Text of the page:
Successfully manage your project using solid communication with stakeholders

8 September, 2021 | Blog

Marie Chiasson

Marie Chiasson, P.Eng.

Practice Leader, Engineering Management

icon linkedin

What is it that makes a project truly successful? Why would you call one project a success when it is significantly over budget, or another a failure when the primary indicators seem excellent?

It all starts with expectations

Project success depends on meeting the expectations of those involved. This simple sentence raises several underlying questions: Who will be affected by the project? What are their true expectations? Can we meet these expectations? What are the risks of not getting it right or the opportunities to improve other elements that add value to the project?

It’s all about identifying and understanding stakeholder expectations and being able to meet them. 

Four key success factors

At project startup, it’s important to check who in the organization will be affected by the project. For example, when automating an assembly line, management and operators will be directly impacted, as will many other teams, like Human Resources, Finance, Sales, Procurement, consultants, maintenance, etc. The first success factor: identifying all stakeholders. Other stakeholders could also be added during the project, depending on how it evolves or any changes that are made. Stakeholders must be reconfirmed during the project. 

The real expectations of each of these groups must be clearly identified and their feasibility confirmed. For unrealistic expectations, intermediate solutions must be suggested, and a proper understanding of expectations must be confirmed with stakeholders, where necessary. The second success factor: understanding stakeholder expectations.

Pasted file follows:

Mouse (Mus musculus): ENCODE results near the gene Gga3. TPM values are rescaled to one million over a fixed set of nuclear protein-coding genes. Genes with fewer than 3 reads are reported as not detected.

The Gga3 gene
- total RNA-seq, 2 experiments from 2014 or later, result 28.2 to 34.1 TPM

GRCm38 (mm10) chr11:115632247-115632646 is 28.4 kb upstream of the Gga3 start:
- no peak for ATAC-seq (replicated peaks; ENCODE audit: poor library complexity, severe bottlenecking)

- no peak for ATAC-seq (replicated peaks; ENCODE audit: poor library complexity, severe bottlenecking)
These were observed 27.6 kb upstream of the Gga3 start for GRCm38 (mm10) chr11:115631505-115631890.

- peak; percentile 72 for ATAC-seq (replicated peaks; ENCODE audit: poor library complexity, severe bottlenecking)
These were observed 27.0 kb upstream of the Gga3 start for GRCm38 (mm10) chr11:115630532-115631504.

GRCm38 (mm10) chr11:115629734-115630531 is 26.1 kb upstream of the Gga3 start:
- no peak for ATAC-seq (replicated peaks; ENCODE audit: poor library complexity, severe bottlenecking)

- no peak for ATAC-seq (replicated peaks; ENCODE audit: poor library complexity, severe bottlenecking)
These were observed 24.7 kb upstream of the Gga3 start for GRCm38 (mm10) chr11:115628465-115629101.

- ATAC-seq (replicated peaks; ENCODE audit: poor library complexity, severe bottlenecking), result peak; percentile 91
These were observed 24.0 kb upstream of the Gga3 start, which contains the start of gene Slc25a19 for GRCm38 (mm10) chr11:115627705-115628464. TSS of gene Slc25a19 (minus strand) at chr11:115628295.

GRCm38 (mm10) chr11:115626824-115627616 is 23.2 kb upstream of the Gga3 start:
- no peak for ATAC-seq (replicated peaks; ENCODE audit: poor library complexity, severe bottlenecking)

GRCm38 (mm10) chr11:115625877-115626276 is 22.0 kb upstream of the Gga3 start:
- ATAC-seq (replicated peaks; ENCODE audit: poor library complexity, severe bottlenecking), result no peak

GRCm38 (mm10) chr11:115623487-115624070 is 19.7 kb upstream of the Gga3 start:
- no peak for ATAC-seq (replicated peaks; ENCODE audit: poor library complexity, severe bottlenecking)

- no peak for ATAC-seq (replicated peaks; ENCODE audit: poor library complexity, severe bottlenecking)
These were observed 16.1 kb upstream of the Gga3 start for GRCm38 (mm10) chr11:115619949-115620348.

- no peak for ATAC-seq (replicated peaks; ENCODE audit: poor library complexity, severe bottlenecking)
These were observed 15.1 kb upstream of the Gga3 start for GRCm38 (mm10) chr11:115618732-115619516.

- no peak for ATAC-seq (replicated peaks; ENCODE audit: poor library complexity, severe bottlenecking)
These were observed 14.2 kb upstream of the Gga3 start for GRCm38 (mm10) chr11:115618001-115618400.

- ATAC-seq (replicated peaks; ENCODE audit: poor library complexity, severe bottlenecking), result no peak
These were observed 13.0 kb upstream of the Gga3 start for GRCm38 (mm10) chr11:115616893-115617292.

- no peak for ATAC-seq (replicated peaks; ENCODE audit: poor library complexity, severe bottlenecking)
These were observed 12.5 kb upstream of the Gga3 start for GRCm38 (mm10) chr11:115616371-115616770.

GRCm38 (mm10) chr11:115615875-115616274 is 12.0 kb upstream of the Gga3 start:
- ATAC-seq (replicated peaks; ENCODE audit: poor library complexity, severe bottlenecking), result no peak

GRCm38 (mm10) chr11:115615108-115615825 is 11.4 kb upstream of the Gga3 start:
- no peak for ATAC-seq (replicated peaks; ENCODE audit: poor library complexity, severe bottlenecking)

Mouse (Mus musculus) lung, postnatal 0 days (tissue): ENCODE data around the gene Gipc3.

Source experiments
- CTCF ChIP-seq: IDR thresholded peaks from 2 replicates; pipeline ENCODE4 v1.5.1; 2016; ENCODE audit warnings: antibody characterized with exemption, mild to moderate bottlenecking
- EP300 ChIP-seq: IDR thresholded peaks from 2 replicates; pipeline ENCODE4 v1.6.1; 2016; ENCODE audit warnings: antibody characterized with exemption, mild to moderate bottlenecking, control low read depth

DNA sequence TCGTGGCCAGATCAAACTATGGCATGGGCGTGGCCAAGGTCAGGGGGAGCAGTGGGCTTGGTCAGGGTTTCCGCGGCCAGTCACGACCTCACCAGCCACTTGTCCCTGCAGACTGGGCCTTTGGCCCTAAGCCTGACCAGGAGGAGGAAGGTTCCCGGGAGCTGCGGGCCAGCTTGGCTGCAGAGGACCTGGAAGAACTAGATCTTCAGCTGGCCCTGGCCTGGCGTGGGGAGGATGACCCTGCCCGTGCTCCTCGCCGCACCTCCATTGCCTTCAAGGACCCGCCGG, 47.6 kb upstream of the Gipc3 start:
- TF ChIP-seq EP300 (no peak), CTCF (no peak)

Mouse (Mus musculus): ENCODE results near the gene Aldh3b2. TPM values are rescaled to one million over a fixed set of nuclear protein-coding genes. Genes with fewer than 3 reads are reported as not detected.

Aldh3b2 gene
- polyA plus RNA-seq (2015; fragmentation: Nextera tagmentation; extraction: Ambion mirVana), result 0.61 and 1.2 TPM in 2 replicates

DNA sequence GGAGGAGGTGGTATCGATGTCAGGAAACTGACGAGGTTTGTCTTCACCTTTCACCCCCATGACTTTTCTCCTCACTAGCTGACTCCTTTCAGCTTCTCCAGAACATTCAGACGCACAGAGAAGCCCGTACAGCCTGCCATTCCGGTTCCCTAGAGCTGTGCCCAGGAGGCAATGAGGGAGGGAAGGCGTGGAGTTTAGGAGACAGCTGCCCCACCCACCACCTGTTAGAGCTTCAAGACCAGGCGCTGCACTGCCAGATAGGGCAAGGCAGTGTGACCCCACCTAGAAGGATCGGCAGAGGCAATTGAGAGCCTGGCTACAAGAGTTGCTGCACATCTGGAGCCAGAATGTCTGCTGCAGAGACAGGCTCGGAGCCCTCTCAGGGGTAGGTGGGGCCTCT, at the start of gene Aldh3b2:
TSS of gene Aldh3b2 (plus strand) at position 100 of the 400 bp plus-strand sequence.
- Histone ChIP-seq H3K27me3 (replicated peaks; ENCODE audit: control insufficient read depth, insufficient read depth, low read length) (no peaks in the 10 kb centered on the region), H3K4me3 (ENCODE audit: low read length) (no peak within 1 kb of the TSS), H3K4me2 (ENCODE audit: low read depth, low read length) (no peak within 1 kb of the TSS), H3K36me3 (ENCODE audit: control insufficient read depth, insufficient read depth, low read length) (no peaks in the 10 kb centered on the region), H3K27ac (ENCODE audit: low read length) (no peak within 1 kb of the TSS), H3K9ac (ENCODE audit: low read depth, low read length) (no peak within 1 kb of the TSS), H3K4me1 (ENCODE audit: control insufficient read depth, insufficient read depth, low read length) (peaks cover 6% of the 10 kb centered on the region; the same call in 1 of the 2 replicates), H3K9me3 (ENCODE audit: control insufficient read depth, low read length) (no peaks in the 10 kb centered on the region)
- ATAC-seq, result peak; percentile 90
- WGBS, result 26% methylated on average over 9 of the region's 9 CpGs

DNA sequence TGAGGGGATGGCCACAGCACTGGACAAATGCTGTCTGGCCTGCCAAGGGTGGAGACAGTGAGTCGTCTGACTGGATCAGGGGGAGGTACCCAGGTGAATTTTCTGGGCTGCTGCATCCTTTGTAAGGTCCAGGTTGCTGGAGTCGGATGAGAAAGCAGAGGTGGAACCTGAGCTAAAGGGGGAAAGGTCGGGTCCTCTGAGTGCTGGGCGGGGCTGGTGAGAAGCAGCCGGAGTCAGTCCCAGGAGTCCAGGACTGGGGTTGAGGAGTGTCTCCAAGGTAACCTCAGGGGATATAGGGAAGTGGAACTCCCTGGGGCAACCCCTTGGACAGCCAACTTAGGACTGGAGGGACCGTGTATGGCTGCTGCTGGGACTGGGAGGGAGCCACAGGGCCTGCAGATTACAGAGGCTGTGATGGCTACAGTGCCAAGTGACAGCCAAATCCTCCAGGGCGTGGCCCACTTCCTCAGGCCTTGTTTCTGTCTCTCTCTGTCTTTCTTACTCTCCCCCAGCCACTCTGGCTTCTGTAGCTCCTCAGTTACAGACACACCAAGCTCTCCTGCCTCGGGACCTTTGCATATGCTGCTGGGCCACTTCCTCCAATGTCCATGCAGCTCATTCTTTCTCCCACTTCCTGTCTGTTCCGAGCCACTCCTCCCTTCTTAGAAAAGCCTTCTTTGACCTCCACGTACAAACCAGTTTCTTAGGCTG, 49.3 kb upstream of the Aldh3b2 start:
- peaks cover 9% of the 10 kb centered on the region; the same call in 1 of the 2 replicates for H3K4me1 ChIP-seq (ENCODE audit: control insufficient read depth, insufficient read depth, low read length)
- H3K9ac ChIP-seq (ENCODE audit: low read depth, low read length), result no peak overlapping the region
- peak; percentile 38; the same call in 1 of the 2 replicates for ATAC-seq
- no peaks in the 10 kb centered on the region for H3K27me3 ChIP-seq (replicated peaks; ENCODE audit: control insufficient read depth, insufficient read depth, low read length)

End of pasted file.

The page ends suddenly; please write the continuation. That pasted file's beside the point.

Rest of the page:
Risks associated with not meeting these expectations and the opportunities to improve the product must also be identified. A mitigation or action plan will be developed for each of these risks or improvement opportunities. For example, if there is no budget contingency for the project, the plan could be to identify from the outset the parts of the project that are not required for deployment and postpone their implementation to free up contingencies in the initial project. On the other hand, project implementation could eventually lead to producing useful management reports, excluded from the initial project. The action plan for this improvement opportunity will be to list the data required for these reports, so they are available at the end of the project. The third success factor: establishing risks and opportunities and implementing their mitigation plan.

This must be a continuous process throughout the project. A stakeholder communication plan must be established to support this process: identify new stakeholders, understand expectations, confirm the probability of previously identified risks and improvement opportunities, target new risks, establish mitigation plans and execute them. The fourth success factor: implementing a communication plan.

This method is also a first step in the change management process: by involving stakeholders and managing their expectations, we promote the acceptability of change, thereby making it easier to integrate it into the organization. 

Conclusion

Project success depends on whether stakeholders are satisfied with the outcome, even if the indicators are not all positive, as long as there are no issues for the stakeholders. Going back to the first example, if the initial budget was significantly exceeded by adding value to the project, without the stakeholders seeing it as an issue, then the project can be considered a success.

DO YOU HAVE A SIMILAR CHALLENGE?